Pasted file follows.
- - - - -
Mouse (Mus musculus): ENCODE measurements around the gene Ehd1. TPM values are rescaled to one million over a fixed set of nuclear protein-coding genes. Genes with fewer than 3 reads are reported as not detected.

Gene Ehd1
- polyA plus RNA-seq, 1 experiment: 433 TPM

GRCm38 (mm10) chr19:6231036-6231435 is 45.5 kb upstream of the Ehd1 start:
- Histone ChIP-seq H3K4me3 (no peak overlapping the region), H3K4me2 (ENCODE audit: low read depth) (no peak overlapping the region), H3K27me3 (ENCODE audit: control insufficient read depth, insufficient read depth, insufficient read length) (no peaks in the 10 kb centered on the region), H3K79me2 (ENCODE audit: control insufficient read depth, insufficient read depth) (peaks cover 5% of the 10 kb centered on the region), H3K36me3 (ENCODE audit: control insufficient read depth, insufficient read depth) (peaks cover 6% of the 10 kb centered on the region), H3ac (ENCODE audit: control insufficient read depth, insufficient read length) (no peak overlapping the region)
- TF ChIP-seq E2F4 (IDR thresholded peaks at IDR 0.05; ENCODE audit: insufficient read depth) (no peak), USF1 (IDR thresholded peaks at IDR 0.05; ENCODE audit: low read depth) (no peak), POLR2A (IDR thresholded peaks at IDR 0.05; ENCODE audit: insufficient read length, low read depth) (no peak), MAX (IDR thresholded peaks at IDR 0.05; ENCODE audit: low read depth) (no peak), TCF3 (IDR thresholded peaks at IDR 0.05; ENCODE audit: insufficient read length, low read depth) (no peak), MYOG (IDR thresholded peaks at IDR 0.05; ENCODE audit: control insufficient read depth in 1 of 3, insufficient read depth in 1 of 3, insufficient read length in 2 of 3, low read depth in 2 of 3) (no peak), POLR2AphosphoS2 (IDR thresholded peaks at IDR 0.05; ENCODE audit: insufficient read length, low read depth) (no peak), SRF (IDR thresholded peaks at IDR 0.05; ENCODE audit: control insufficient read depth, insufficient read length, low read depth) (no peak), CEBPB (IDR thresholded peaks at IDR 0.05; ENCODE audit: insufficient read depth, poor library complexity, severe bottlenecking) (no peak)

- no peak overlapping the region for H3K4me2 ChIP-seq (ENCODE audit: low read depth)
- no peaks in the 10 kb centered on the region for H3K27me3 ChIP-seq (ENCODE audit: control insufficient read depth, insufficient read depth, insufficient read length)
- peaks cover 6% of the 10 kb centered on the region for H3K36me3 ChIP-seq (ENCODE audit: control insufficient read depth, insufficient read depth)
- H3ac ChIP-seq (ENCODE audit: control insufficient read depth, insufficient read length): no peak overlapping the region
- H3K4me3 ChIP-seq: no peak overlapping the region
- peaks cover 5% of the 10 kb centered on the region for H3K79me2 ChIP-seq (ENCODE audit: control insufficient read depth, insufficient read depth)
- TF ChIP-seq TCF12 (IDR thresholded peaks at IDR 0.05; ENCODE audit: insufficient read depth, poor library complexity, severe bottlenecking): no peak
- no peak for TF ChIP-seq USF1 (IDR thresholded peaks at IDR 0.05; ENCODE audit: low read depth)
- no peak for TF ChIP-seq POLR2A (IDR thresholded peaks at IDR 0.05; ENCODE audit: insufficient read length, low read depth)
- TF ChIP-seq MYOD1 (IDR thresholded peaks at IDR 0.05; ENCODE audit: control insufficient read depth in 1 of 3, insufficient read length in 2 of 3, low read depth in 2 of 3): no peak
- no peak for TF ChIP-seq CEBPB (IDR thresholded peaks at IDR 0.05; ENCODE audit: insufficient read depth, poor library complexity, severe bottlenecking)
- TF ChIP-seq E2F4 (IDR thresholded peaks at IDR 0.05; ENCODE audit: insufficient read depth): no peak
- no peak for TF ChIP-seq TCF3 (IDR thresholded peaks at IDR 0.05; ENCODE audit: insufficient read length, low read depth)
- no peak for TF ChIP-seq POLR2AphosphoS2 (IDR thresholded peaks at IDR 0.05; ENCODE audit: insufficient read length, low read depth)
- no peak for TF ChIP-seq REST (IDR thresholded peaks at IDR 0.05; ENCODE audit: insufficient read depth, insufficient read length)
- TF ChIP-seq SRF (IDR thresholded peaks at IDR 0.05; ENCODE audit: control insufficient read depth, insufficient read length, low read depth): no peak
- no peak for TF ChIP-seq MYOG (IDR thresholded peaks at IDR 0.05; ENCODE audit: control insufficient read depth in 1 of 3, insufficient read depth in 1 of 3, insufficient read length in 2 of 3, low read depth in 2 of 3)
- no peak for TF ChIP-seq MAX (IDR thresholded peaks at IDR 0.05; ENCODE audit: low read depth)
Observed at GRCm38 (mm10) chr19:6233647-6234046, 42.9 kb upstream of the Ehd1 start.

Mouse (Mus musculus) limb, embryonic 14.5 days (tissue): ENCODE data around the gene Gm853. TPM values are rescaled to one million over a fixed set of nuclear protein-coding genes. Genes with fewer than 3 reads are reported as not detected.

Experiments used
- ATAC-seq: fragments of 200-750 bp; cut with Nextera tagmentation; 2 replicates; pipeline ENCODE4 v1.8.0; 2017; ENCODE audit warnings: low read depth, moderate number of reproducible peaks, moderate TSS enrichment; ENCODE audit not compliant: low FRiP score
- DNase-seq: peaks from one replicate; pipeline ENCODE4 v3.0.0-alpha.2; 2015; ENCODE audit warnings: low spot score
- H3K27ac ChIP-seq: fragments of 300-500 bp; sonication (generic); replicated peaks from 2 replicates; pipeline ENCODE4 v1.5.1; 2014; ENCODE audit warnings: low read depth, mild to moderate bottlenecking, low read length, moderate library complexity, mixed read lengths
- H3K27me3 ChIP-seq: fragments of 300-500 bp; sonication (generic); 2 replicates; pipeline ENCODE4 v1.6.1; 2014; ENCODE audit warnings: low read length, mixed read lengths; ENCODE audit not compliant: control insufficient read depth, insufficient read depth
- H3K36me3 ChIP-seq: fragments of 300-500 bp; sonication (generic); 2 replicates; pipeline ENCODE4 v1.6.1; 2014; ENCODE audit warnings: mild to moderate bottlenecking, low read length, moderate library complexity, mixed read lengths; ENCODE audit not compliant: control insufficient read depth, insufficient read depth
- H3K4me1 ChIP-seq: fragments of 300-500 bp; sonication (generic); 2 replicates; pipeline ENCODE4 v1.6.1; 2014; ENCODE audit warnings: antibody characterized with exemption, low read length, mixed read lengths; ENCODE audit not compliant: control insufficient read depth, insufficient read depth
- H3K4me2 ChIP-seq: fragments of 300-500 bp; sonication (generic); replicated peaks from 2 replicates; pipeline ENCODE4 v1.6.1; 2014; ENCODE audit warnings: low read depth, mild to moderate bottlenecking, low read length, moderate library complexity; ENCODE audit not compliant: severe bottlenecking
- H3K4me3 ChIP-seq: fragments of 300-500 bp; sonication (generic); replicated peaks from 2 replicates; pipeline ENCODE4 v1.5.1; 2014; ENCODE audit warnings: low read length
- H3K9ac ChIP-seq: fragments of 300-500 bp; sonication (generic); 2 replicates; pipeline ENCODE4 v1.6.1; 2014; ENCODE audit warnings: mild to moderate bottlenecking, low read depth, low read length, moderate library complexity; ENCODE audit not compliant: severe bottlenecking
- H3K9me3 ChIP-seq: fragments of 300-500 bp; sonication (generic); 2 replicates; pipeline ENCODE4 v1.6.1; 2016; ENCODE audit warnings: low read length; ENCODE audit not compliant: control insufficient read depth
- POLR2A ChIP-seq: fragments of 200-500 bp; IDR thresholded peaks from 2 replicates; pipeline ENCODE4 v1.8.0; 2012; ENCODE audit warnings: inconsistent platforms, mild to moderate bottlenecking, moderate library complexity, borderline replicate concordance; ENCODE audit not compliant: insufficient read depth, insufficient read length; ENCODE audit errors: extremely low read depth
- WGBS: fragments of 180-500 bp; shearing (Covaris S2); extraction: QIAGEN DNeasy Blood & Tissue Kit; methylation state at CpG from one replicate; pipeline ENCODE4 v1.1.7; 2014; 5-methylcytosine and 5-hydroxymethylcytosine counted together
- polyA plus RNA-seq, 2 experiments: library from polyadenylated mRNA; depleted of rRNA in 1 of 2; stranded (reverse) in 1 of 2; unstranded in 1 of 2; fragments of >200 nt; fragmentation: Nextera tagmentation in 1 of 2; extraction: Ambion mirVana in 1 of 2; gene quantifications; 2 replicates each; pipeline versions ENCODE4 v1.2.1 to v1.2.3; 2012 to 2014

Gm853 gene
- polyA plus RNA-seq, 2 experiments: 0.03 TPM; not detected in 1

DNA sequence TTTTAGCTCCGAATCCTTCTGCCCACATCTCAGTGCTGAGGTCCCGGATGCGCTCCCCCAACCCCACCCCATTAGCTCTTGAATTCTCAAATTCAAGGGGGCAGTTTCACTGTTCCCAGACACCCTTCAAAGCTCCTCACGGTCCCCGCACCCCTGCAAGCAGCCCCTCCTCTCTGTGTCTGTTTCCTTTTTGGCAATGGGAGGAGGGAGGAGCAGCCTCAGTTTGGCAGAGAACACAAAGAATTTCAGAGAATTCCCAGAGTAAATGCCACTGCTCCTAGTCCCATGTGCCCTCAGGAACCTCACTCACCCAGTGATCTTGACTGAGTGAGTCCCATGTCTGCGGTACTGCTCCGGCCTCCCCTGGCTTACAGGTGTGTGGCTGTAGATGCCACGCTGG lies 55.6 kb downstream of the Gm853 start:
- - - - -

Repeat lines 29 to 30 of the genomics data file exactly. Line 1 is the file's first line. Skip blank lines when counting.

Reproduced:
- DNase-seq: peaks from one replicate; pipeline ENCODE4 v3.0.0-alpha.2; 2015; ENCODE audit warnings: low spot score
- H3K27ac ChIP-seq: fragments of 300-500 bp; sonication (generic); replicated peaks from 2 replicates; pipeline ENCODE4 v1.5.1; 2014; ENCODE audit warnings: low read depth, mild to moderate bottlenecking, low read length, moderate library complexity, mixed read lengths